On the night of Friday, April 13, 2018, the governments of the United States, United Kingdom and France authorized their armed forces to conduct “precision” airstrikes on targets in Syria. The airstrikes were ordered in response to an alleged chemical weapons attack that killed at least 42 people, on April 7, and the strikes were reportedly made against chemical weapons manufacturing facilities (although this has now been disputed).
The Organisation for the Prohibition of Chemical Weapons (OPCW) has been trying to gain access to the sites of attack since Sunday, April 15, but have encountered several delays which are now raising concern as to how much information the team will be able to uncover. The fact that the investigation team hasn’t been permitted into the region is obviously concerning, as this could be a clear opportunity for forces loyal to the Assad government to clean up any evidence that could point blame in their direction. Russia and the Syrian government have publicly called for an investigation, but simultaneously OPCW inspectors have so far been unable to reach Douma because they haven’t been given permission.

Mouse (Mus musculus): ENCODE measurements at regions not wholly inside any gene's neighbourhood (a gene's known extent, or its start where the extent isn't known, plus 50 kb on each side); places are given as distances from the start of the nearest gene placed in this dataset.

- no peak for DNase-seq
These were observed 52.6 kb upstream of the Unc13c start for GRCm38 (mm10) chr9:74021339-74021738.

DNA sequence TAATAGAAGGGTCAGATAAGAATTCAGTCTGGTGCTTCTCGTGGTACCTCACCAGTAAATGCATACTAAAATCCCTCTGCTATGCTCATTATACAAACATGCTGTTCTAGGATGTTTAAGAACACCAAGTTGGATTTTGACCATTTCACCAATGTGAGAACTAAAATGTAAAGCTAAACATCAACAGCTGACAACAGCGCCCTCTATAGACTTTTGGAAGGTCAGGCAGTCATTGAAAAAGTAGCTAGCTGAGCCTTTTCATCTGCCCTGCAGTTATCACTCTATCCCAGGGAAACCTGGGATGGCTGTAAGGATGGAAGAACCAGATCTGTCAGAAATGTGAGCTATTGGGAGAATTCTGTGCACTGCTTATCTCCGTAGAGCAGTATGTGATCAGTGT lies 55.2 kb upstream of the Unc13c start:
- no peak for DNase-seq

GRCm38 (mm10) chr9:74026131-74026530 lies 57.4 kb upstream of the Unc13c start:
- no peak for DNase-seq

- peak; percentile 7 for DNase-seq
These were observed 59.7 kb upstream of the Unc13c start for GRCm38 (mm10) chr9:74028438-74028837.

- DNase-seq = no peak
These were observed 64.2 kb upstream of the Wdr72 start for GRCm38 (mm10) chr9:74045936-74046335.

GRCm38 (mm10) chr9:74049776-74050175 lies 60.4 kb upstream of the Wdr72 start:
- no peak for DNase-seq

Though there is evidence that points to the Syrian regime being responsible for the attack, and though it is possible that forces loyal to Assad may be blocking an investigation, there is still no conclusive evidence to prove that they are responsible. What the evidence we have certainly is not able to do is lay blame on Syrian government forces beyond a reasonable doubt, which is a very significant legal distinction that needs to be made when discussing Western intervention in the Middle East.